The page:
Iraq bloodshed surges ahead of Maliki-Obama talks

Iraq bloodshed surges ahead of Maliki-Obama talks
Mourners pray over the coffin of a victim who was killed in a bomb attack outside a cafe, during a funeral in Najaf, 160 km (99 miles) south of Baghdad, October 21, 2013.

BAGHDAD - Violence in Iraq is at its worst level since 2008, figures showed Friday, as premier Nuri al-Maliki was to appeal for Barack Obama's help to combat a spike in militancy.

The new figures illustrate a months-long surge in unrest despite wide-ranging operations targeting insurgents and a major tightening of security in Baghdad and elsewhere, with little sign of respite ahead of elections due within months.

Maliki is to call for more military equipment and greater security cooperation in talks with the US president later on Friday in Washington, after likening the fight against Al-Qaeda-linked militants to a third world war.

New figures released by the ministries of health, interior and defence showed that violence last month left 964 people dead - 855 civilians, 65 policemen and 44 soldiers - and a further 1,600 wounded.

The overall death toll was the highest since April 2008, when 1,073 people were killed.

At the time, Iraq was slowly emerging from a brutal sectarian war that claimed tens of thousands of lives, with concerns reemerging that the country is on the brink of sliding back into another round of such bloodletting.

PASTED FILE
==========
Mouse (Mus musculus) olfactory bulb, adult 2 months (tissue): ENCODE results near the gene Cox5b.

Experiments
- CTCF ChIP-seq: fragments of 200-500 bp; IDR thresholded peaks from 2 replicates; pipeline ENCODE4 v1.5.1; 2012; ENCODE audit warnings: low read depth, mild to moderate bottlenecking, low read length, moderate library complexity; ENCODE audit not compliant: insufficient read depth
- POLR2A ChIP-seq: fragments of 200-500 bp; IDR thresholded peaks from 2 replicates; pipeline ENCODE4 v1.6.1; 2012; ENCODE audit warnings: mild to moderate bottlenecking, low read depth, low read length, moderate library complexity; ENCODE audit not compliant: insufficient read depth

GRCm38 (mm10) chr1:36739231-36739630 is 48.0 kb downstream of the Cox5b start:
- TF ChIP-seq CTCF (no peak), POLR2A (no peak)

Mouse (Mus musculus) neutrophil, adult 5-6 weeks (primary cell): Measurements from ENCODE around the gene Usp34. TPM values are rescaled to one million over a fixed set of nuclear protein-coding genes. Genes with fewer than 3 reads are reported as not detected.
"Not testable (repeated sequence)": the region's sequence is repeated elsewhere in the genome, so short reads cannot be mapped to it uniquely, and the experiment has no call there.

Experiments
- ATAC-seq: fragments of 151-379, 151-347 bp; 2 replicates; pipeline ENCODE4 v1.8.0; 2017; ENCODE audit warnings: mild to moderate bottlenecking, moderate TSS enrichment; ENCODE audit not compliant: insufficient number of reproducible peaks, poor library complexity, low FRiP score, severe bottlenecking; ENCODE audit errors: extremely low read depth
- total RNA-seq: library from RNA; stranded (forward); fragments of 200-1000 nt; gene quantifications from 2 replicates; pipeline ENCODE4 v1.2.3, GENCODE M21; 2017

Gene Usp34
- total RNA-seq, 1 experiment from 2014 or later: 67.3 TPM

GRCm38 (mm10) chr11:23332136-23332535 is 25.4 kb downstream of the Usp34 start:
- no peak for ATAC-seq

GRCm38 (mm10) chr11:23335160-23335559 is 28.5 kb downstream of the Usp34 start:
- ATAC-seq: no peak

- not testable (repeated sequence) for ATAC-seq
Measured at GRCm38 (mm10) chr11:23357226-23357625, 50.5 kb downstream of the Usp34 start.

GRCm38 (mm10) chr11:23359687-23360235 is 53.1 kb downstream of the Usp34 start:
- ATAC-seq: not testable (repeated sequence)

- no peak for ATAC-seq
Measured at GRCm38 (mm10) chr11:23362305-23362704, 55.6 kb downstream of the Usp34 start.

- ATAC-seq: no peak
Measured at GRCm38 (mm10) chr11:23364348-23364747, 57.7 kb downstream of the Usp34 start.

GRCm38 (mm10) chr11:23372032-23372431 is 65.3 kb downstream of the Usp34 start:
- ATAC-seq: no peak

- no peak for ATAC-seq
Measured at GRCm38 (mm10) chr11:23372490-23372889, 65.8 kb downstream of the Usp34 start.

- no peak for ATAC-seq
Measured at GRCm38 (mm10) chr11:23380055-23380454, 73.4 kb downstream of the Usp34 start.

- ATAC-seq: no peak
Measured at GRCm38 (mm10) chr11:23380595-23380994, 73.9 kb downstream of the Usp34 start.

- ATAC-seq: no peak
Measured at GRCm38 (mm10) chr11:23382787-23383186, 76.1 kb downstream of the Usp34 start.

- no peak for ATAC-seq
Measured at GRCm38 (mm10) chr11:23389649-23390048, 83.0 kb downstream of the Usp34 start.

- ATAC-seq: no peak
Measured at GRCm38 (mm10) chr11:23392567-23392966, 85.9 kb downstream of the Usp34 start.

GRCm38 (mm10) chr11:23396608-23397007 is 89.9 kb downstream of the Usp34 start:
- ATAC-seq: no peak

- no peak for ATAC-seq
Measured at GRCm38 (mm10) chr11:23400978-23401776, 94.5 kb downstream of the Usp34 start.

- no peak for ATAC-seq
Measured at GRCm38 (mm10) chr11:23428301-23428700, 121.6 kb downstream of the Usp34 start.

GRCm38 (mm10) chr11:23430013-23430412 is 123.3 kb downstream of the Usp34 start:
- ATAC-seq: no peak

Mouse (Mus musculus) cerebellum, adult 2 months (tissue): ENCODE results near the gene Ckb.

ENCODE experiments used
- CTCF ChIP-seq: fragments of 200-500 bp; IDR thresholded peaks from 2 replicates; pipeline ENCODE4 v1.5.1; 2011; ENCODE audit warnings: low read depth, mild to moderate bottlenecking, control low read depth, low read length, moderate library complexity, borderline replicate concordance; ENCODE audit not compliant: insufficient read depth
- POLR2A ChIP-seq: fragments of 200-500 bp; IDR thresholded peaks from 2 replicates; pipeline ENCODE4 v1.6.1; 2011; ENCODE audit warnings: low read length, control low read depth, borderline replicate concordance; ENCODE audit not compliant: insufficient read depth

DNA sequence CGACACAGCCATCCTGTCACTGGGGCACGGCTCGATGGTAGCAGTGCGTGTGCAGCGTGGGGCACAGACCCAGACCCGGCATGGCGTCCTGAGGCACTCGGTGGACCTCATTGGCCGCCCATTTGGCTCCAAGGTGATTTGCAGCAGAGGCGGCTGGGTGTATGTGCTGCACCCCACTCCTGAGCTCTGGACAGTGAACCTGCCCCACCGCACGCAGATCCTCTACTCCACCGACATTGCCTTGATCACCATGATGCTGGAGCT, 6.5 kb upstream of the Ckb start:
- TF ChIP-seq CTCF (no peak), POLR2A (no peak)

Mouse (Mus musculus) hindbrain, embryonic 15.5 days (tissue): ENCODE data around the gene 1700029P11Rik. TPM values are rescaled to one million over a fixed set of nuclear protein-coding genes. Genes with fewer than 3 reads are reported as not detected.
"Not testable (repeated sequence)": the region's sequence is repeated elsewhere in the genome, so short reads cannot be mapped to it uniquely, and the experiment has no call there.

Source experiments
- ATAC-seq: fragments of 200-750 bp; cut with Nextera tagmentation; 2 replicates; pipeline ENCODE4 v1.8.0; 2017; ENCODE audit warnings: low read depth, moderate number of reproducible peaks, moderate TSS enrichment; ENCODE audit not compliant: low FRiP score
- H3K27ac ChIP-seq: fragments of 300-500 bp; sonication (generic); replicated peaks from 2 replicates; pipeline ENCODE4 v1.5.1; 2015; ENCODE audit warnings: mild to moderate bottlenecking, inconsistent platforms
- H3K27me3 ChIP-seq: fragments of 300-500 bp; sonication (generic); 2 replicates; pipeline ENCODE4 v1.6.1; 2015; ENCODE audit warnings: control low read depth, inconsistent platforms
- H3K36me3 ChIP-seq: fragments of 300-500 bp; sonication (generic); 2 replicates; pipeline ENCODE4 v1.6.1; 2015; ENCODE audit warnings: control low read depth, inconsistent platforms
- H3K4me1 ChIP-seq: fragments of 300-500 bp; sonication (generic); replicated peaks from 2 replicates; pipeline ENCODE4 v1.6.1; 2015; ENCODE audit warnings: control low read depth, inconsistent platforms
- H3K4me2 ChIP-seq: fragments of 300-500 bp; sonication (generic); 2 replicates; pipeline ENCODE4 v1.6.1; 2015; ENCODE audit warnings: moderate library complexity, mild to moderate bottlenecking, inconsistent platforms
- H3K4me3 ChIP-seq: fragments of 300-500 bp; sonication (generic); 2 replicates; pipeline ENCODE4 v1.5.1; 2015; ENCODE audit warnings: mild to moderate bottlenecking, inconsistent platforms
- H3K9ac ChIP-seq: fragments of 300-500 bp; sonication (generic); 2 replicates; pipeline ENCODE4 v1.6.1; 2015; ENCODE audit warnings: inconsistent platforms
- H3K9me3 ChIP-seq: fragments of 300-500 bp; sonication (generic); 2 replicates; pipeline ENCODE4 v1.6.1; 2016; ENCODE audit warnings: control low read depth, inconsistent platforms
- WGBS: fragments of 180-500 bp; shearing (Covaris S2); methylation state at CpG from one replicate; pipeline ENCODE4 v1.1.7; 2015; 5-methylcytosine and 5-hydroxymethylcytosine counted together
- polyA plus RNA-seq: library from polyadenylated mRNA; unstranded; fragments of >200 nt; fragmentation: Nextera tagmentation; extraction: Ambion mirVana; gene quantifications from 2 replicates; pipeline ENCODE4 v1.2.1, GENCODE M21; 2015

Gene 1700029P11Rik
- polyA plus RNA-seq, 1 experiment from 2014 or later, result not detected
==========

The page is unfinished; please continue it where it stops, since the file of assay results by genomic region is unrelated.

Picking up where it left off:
Violence continued to roil Iraq on Friday, meanwhile, with four people killed in the north of the country.

Figures compiled by AFP based on reports from security and medical officials, meanwhile, showed a decline in violence last month, but still put the death toll at one of the highest figures of the year.

Overall, at least 743 people were killed by attacks in Iraq in October, according to the AFP tally, more than similar figures for January, February and March combined.

Attacks struck all manner of sites in Iraq last month, from public parks and restaurants to funerals and government buildings, targeting security forces, civilians and civil servants, with dozens of suicide bombings and vehicles packed with explosives ripping through towns and cities.

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